I know what you’re thinking: “Food rights? I don’t remember learning about that in AP US Government class… sounds fake, but okay.” Well, you’re right — it’s not part of the United States constitution, and no, it wasn’t part of your government class curriculum.
But food rights are a real thing. So why have we never talked about this very real issue that affects people all over the world?
Let’s start with a fun fact: The Universal Declaration of Human Rights Article 25 states that “everyone has the right to a standard of living adequate for the health and well-being of himself and of his family, including food, etc.”
This by no means means that governments should be handing out free food on the streets— though what an amazing world that would be. It just means that if a country has the available resources, then it’s responsible for providing accessibility to food for its population.
Okay, sounds great, but let’s get one thing straight before we dive into this hot topic: while all of that sounds pretty official, it’s not actually required for a country to accept it (though it’s highly encouraged and gives the country a good rep).
Some countries are down for the cause, but other countries (like the US) are more like:
Fortunately, there are many countries that acknowledge food rights and directly address them in their constitutions. Here are a few countries that acknowledge food rights in some capacity.
With one of the largest economies in the world and an awesome supply of natural resources, it’s no wonder Brazil is one of the greatest supporters of the right to food. Brazil officially recognized this right in 2010, when it was engraved into the constitution in three separate sections.
But wait, there’s more! The country was already on the fast-track to recognizing food rights even before adding it to their constitution, like when the Hunger Zero Program was created in 2003 with the goal of ending all hunger and extreme poverty in Brazil.
So… did it work? Let’s just say it needs some time and a little TLC. But overall, I’d give Brazil an “A” for effort, since they’re clearly trying with this whole “right to food” business.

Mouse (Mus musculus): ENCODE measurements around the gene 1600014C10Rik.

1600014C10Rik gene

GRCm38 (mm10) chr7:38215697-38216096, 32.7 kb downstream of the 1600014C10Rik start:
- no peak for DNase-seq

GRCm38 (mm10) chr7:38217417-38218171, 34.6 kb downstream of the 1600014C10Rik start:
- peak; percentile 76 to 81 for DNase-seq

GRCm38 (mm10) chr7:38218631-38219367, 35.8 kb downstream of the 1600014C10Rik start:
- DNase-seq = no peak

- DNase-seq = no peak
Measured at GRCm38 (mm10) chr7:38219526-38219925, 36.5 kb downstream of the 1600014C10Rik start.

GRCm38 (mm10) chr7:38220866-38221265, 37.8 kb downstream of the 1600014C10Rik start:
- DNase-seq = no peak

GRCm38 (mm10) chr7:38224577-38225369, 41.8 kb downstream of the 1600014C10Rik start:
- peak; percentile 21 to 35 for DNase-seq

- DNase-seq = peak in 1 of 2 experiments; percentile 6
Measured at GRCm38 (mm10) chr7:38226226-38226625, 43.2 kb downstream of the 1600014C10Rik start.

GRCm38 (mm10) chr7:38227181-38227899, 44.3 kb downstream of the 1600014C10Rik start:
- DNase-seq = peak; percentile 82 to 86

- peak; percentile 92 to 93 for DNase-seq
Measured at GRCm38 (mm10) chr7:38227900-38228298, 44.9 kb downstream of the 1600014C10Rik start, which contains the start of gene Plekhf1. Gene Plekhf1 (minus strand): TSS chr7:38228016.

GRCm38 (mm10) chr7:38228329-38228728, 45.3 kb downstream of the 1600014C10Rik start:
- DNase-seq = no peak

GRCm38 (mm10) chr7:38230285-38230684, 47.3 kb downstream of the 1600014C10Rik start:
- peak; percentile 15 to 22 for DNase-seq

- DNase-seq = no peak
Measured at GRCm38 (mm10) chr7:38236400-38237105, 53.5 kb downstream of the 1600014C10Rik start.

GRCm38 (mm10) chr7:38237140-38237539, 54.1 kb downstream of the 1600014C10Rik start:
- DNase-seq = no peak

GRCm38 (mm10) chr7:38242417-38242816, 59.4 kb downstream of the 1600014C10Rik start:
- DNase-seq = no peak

If there was an award for MVP of promoting food rights, Italy would be a strong candidate to win. Though it’s not directly stated in Italy’s constitution, a few articles within it imply the right to food, and Italy has been working with the Food & Agriculture Organization for decades now to help food security in the region and around the globe.
Plus, Italy attended multiple meetings and summits where food security was the main topic, and they’ve signed on to basically everything that supports the right to food.
Just in 2009, Italy attended a meeting with other global leaders to acknowledge their partnership and efforts in achieving food security and establishing sustainable agricultural developments for vulnerable areas of the world.
To make a long story short: cheers to Italy, and cheers to the right to gelato.
But then again, we have to remember that just because a country identifies the need for the right to food doesn’t mean that they are actually capable of doing so. The spread of disease and inaccessibility to natural resources are just two reasons why we still see malnourishment in a country that understands food rights.
With that being said, there are a handful of countries that do not acknowledge the right to food, and do not intend to do so anytime soon.
Let’s get one thing straight when we’re discussing this country: as it’s made up of 70% desert, Botswana is probably one of the least likely countries to be able to provide its citizens with food from natural resources. This means that access to water is a huge problem and the land isn’t even close to fertile.
Since growing crops clearly isn’t the way to go in this country, raising livestock has proven to be the most profitable business. But this also kind of sucks, because all of the livestock are using up the rest of the water from the Okavango Delta.
This doesn’t mean that Botswana can’t acknowledge the right to food. It’s pretty clear that, as of right now, there’s no way the country could provide its population with food, but that may not always be the case.
With a continually growing economy, Botswana could eventually see sustainability and would then be encouraged to acknowledge the right to food. I guess we’ll just have to wait and see if Botswana changes their mind about this issue.
The United States of America
The US does not accept the right to food, as our country claims that the right to food goes against the right to trade. Because of this, things such as food deserts — don’t even get me started on these — are very common around the country, leaving an incredible amount of people unable to easily gain access to groceries.
Now that I’ve fulfilled your quota of “you learn something new everyday,” I invite you to look up the status of food rights in any country, and learn more about this pressing global issue. You can check out the United Nation’s Food and Agriculture Organization’s page on The Right to Food Around the Globe for all of your burning and unanswered questions.